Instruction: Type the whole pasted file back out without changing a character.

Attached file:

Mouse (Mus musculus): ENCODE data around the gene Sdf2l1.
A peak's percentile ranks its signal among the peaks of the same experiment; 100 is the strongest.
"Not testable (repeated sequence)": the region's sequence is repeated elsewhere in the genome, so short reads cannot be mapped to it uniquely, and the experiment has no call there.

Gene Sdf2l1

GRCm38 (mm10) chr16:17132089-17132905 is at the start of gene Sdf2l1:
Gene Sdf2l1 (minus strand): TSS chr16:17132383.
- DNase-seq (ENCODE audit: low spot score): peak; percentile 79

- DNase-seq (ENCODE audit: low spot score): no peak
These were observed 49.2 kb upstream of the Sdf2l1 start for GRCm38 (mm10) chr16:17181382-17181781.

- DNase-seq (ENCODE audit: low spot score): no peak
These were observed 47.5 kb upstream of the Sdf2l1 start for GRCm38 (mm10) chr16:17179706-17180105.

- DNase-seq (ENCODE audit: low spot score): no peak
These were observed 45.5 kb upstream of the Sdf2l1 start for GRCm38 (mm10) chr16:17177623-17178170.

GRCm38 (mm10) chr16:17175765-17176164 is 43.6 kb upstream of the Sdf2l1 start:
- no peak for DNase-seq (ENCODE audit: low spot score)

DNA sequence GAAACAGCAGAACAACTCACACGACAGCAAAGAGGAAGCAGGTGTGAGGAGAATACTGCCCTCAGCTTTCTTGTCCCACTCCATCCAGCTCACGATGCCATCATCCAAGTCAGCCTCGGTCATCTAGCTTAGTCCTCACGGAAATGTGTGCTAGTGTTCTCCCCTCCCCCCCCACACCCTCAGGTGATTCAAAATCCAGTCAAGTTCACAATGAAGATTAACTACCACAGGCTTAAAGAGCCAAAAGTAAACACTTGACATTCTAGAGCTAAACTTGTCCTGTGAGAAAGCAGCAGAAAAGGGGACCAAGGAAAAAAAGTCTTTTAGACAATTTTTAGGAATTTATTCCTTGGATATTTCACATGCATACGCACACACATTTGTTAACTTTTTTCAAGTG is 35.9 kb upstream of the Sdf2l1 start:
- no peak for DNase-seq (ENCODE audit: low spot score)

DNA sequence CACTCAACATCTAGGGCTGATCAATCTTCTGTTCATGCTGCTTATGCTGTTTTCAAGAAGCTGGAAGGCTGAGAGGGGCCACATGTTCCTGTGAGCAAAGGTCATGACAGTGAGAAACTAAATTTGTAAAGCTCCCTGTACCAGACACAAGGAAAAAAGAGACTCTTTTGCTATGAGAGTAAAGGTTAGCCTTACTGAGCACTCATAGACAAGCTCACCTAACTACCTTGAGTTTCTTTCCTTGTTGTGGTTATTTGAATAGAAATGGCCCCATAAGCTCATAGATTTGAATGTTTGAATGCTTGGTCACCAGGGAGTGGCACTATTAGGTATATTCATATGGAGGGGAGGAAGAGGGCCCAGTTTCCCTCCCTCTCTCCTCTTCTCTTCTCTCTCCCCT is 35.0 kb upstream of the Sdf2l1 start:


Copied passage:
Mouse (Mus musculus): ENCODE data around the gene Sdf2l1.
A peak's percentile ranks its signal among the peaks of the same experiment; 100 is the strongest.
"Not testable (repeated sequence)": the region's sequence is repeated elsewhere in the genome, so short reads cannot be mapped to it uniquely, and the experiment has no call there.

Gene Sdf2l1

GRCm38 (mm10) chr16:17132089-17132905 is at the start of gene Sdf2l1:
Gene Sdf2l1 (minus strand): TSS chr16:17132383.
- DNase-seq (ENCODE audit: low spot score): peak; percentile 79

- DNase-seq (ENCODE audit: low spot score): no peak
These were observed 49.2 kb upstream of the Sdf2l1 start for GRCm38 (mm10) chr16:17181382-17181781.

- DNase-seq (ENCODE audit: low spot score): no peak
These were observed 47.5 kb upstream of the Sdf2l1 start for GRCm38 (mm10) chr16:17179706-17180105.

- DNase-seq (ENCODE audit: low spot score): no peak
These were observed 45.5 kb upstream of the Sdf2l1 start for GRCm38 (mm10) chr16:17177623-17178170.

GRCm38 (mm10) chr16:17175765-17176164 is 43.6 kb upstream of the Sdf2l1 start:
- no peak for DNase-seq (ENCODE audit: low spot score)

DNA sequence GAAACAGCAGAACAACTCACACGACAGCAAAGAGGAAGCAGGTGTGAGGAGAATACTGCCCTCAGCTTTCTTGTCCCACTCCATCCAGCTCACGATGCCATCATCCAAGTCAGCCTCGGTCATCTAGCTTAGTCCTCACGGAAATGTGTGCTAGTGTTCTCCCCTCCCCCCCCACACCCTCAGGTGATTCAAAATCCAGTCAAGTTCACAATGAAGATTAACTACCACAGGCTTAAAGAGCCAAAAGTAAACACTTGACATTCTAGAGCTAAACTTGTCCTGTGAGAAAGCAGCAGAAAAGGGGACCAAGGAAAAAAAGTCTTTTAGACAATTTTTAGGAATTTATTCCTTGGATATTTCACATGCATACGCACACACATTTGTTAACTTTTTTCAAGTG is 35.9 kb upstream of the Sdf2l1 start:
- no peak for DNase-seq (ENCODE audit: low spot score)

DNA sequence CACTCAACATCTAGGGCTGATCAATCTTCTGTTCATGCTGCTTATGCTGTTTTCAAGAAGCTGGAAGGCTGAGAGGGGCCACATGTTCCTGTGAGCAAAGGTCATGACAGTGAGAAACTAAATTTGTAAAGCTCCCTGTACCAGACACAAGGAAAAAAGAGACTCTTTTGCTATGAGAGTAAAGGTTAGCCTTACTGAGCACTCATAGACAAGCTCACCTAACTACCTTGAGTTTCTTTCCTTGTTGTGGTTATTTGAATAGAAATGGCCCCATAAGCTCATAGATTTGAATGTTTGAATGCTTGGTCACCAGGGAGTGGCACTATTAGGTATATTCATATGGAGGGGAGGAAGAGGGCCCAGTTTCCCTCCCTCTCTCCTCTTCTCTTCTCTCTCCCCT is 35.0 kb upstream of the Sdf2l1 start: